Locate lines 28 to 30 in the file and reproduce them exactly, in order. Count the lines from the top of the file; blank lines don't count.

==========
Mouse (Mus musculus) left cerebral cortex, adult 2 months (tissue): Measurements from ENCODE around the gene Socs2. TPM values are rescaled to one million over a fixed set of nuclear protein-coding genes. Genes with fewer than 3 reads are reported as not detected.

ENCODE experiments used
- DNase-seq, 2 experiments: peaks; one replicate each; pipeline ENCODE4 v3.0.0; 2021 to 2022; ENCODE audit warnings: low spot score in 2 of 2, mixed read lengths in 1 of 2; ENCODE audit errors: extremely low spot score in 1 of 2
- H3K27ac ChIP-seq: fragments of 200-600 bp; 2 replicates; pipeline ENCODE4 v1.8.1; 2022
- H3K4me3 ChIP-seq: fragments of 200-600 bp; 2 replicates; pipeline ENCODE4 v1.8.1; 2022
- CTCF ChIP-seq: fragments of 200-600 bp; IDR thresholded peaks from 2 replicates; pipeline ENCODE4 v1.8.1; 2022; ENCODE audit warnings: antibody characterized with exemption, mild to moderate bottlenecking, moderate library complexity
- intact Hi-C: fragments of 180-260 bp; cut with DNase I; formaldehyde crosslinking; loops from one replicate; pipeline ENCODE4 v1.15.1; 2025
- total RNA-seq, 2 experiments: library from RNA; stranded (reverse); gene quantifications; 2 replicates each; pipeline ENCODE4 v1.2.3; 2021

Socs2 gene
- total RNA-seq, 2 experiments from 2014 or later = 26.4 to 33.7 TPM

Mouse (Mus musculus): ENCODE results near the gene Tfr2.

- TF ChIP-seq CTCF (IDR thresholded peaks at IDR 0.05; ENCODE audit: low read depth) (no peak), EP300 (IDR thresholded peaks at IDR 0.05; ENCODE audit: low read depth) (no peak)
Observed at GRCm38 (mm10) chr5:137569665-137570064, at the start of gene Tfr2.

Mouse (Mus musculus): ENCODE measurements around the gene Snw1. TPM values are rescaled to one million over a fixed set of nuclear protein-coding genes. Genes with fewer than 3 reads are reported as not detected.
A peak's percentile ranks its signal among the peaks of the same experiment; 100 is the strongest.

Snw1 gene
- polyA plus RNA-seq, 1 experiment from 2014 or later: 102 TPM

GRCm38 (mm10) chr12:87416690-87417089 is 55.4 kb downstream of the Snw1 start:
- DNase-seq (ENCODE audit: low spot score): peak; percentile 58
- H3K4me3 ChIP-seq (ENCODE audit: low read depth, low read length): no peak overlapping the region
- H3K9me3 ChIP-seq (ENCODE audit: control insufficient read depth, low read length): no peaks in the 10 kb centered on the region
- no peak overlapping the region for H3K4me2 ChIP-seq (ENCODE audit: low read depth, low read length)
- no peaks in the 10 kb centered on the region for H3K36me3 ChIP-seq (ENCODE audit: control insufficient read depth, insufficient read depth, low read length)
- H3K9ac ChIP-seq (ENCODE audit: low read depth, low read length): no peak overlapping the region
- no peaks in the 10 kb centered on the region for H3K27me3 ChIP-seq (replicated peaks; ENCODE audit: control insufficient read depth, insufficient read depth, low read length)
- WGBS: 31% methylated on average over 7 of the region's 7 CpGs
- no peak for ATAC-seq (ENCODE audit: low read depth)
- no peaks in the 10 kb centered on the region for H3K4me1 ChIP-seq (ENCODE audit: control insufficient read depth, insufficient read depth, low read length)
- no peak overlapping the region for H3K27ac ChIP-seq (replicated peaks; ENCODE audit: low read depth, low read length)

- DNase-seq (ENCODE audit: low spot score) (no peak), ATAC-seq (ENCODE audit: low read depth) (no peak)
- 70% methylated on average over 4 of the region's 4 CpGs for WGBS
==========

- no peaks in the 10 kb centered on the region for H3K4me1 ChIP-seq (ENCODE audit: control insufficient read depth, insufficient read depth, low read length)
- no peak overlapping the region for H3K27ac ChIP-seq (replicated peaks; ENCODE audit: low read depth, low read length)

- DNase-seq (ENCODE audit: low spot score) (no peak), ATAC-seq (ENCODE audit: low read depth) (no peak)